A nonprofit publication of the Kentucky Center for Public Service Journalism

Keven Moore: When hand sanitizer may not be safe — what you should know about using it appropriately


Public health officials have been telling us over the past few months that the best ways to avoid catching the coronavirus are to wash your hands with soap and water or, when that’s not an option, rub them with hand sanitizer.

As a result, the demand and use of hand sanitizers have dramatically increased so much so that there is a current shortage across the US.

In response to that shortage, the Food and Drug Administration made it easier for companies that don’t typically manufacture hand sanitizer to start making it.

According to a recent article in the consumer Report alcohol distillers responded to that need with an estimated 700 of them shifting some production to hand sanitizer, trade groups say. That makes sense because alcohol is the main ingredient of hand sanitizer and, say, gin or vodka.

With everyone trying to keep their hands as clean as possible during this COVID-19 pandemic, many are unaware of the fire risks associated with using alcohol-based hand sanitizer.

Yes, as a safety and risk management professional when the norm begins to shift, my first instinct is to ask the questions, and with the increase in usage of a known flammable liquid will it multiply the number of potential burn victims?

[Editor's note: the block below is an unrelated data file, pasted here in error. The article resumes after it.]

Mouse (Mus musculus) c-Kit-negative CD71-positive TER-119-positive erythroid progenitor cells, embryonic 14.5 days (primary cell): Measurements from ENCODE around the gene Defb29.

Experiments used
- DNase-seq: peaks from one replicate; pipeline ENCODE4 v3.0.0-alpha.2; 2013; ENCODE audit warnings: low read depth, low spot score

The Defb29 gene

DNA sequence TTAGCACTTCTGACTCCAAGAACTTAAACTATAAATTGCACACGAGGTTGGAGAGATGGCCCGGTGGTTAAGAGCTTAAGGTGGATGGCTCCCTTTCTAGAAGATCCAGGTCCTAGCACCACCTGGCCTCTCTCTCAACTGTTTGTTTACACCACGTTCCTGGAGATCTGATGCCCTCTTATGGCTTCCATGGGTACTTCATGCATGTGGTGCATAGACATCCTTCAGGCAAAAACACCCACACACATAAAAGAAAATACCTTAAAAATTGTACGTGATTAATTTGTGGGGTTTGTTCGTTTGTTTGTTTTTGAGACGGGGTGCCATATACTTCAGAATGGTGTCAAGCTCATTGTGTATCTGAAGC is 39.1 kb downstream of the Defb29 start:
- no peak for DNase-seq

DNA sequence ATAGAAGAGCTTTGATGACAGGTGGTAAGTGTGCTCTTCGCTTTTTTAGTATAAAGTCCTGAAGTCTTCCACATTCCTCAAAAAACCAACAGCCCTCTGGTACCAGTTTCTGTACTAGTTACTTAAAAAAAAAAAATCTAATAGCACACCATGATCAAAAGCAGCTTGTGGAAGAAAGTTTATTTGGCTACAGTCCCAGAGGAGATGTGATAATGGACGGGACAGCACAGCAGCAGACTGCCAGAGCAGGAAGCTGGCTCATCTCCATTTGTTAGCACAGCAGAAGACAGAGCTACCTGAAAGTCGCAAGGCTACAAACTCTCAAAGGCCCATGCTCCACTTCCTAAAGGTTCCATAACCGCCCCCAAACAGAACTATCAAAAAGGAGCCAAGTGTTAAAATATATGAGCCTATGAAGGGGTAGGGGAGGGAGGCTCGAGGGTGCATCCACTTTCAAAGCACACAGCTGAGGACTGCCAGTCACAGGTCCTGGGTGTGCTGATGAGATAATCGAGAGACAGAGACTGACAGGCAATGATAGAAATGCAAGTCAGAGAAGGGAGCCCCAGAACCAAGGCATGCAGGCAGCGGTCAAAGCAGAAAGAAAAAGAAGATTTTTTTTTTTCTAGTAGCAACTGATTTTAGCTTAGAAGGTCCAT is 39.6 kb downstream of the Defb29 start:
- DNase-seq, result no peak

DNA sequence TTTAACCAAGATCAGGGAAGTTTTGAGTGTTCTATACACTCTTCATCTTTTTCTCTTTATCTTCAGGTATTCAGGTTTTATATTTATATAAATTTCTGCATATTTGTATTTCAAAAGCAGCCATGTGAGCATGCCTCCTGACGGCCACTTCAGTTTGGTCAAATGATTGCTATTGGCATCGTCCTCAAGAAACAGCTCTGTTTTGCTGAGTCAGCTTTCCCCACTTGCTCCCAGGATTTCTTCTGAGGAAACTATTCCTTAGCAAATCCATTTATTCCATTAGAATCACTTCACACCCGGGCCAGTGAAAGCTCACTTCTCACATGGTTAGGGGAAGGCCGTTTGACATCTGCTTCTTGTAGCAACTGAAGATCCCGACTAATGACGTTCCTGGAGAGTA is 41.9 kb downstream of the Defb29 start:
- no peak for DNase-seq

We all know that hand sanitizers can remove germs from your hands when you use these products as they are intended to be used, but the question is how safe is hand sanitizer?

Most hand sanitizer products contain a high volume of alcohol, which is the reason for hand sanitizer fire hazard concerns. Alcohol-based hand sanitizers are classified as Class I Flammable Liquid substances, which means they have a flashpoint of less than 100 degrees Fahrenheit. Alcohol-based hand sanitizer contains ethyl alcohol, which readily evaporates at room temperature into an ignitable vapor and is therefore considered a flammable liquid.

Keven Moore works in risk management services. He has a bachelor’s degree from the University of Kentucky, a master’s from Eastern Kentucky University and 25-plus years of experience in the safety and insurance profession. He is also an expert witness. He lives in Lexington with his family and works out of both Lexington and Northern Kentucky. Keven can be reached at kmoore@roeding.com

A small amount of sanitizer, if ignited, can burn very hot very quickly, which can lead to personal injury or property damage. To avoid a fire hazard, never use an alcohol-based sanitizer near a heat source or an open flame.

Alcohol-based hand sanitizer should not be stored in temperatures higher than 73 degrees Fahrenheit/22 degrees Celsius or it could become a fire hazard.

When an alcohol-based hand sanitizer gel can catch fire, it will produce a translucent blue flame. This is due to the flammable alcohol in the gel. Some hand sanitizer gels may not produce this effect due to a high concentration of water or moisturizing agents.